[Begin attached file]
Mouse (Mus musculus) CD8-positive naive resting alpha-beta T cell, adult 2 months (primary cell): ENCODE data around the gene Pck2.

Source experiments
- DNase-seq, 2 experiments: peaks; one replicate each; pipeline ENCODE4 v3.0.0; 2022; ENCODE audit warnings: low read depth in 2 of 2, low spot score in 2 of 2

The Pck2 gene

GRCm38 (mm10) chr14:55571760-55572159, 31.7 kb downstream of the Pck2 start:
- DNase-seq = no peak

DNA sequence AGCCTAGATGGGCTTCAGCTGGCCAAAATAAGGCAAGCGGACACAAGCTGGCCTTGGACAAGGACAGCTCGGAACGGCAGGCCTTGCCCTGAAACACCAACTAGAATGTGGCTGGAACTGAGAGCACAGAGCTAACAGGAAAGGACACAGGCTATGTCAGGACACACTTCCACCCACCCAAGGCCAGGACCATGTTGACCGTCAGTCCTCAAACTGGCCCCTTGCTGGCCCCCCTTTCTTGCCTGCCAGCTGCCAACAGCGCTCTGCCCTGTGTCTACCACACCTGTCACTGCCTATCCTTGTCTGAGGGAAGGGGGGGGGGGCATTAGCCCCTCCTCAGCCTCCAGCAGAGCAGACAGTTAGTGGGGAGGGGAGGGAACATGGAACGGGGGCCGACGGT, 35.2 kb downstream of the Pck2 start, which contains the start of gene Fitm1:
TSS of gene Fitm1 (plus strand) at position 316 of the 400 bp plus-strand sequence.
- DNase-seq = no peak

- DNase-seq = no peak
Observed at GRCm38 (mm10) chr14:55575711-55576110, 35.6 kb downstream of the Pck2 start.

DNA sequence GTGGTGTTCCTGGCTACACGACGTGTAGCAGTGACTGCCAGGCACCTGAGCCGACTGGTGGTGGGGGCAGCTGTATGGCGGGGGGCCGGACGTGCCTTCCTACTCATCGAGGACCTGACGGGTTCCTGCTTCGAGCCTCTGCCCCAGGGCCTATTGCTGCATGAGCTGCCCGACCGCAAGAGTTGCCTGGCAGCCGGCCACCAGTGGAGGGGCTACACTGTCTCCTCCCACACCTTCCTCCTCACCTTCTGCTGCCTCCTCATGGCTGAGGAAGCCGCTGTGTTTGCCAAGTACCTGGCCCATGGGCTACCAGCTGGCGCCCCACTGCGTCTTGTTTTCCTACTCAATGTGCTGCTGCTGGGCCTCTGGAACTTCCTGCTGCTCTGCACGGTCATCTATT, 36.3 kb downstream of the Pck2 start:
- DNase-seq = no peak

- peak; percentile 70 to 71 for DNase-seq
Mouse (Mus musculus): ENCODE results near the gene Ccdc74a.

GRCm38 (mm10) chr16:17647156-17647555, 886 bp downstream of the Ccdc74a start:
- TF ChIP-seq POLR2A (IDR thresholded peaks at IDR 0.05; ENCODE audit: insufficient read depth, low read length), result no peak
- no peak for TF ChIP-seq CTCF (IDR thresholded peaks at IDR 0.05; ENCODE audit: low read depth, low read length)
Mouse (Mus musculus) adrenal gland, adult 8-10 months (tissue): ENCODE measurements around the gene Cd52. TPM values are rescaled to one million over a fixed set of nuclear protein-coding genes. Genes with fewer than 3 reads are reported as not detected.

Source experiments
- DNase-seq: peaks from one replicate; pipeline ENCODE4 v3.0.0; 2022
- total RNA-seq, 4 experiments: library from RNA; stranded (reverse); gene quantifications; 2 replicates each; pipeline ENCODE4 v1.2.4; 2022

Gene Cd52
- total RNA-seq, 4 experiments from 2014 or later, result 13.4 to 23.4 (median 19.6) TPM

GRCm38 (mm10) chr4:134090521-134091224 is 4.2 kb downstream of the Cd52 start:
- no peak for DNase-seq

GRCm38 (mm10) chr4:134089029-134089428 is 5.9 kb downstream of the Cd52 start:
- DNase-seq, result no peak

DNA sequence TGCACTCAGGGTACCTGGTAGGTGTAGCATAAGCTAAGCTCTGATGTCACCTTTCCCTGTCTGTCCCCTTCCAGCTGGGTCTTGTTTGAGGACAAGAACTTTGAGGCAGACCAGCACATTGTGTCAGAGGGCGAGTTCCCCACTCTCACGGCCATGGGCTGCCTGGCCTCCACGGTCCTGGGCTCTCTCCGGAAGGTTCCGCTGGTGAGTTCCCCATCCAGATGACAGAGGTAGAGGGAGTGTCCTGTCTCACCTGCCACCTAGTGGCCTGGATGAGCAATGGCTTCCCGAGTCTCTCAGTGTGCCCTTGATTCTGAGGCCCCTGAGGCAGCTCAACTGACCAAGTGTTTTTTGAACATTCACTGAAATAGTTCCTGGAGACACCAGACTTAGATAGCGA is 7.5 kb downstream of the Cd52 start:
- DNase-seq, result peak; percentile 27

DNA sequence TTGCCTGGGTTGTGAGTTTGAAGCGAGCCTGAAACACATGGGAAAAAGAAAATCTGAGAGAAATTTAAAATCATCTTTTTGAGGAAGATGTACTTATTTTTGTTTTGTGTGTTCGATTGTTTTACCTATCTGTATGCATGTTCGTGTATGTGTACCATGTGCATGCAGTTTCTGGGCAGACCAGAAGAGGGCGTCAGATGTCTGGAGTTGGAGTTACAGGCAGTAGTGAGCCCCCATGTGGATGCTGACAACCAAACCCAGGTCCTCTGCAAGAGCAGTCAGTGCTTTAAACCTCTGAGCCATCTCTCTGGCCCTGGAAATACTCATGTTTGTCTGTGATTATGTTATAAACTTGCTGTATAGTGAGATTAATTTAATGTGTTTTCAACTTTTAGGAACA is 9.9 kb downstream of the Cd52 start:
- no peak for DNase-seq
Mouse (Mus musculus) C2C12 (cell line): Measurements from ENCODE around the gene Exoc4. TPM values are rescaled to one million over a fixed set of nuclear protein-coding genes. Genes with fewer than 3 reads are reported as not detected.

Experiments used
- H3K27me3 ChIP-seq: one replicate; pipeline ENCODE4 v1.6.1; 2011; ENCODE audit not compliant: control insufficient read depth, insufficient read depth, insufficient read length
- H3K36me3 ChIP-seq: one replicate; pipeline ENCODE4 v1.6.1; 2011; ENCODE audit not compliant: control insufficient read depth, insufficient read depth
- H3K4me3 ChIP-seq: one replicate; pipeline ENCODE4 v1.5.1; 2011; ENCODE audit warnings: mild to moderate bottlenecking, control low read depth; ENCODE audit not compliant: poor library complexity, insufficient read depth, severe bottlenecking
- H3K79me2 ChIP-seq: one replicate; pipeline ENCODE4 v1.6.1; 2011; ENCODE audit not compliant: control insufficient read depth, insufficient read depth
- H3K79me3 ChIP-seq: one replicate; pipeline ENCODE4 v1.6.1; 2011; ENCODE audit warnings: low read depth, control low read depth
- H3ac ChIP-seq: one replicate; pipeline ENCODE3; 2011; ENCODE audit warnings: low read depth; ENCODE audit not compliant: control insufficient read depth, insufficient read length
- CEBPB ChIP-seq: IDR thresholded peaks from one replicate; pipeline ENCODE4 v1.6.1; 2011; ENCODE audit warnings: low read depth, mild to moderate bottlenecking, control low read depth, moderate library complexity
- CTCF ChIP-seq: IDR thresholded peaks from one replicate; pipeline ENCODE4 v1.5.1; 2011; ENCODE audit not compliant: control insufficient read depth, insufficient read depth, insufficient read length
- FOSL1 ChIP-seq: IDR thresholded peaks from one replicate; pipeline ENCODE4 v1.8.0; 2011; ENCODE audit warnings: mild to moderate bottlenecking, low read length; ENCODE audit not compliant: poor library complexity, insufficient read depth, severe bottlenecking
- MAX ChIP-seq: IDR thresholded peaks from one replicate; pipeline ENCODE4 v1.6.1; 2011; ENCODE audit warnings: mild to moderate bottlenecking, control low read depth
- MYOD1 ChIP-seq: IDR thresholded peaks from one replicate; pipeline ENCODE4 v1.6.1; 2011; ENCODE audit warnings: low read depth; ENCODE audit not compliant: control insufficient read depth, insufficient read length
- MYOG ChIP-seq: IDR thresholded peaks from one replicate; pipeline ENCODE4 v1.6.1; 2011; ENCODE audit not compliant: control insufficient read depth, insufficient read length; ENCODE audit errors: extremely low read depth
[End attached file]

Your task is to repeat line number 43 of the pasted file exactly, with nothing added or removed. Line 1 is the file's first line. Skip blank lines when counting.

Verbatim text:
- FOSL1 ChIP-seq: IDR thresholded peaks from one replicate; pipeline ENCODE4 v1.8.0; 2011; ENCODE audit warnings: mild to moderate bottlenecking, low read length; ENCODE audit not compliant: poor library complexity, insufficient read depth, severe bottlenecking